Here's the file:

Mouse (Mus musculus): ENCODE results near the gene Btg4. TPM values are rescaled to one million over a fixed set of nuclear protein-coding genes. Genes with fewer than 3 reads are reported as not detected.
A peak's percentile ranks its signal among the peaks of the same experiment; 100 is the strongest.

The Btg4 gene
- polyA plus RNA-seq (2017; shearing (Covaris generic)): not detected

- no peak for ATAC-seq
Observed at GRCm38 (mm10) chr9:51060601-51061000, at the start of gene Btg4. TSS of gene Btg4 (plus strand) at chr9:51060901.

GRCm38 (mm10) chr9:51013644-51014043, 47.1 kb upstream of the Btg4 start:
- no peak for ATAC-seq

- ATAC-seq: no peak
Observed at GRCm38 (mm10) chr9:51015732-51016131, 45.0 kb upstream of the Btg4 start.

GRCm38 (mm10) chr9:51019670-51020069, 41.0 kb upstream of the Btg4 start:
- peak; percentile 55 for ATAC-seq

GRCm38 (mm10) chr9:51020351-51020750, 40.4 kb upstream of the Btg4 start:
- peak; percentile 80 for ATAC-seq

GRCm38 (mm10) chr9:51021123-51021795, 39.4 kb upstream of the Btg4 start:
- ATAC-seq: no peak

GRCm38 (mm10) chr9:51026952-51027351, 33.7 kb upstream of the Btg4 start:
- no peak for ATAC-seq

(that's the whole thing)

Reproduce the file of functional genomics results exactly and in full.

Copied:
Mouse (Mus musculus): ENCODE results near the gene Btg4. TPM values are rescaled to one million over a fixed set of nuclear protein-coding genes. Genes with fewer than 3 reads are reported as not detected.
A peak's percentile ranks its signal among the peaks of the same experiment; 100 is the strongest.

The Btg4 gene
- polyA plus RNA-seq (2017; shearing (Covaris generic)): not detected

- no peak for ATAC-seq
Observed at GRCm38 (mm10) chr9:51060601-51061000, at the start of gene Btg4. TSS of gene Btg4 (plus strand) at chr9:51060901.

GRCm38 (mm10) chr9:51013644-51014043, 47.1 kb upstream of the Btg4 start:
- no peak for ATAC-seq

- ATAC-seq: no peak
Observed at GRCm38 (mm10) chr9:51015732-51016131, 45.0 kb upstream of the Btg4 start.

GRCm38 (mm10) chr9:51019670-51020069, 41.0 kb upstream of the Btg4 start:
- peak; percentile 55 for ATAC-seq

GRCm38 (mm10) chr9:51020351-51020750, 40.4 kb upstream of the Btg4 start:
- peak; percentile 80 for ATAC-seq

GRCm38 (mm10) chr9:51021123-51021795, 39.4 kb upstream of the Btg4 start:
- ATAC-seq: no peak

GRCm38 (mm10) chr9:51026952-51027351, 33.7 kb upstream of the Btg4 start:
- no peak for ATAC-seq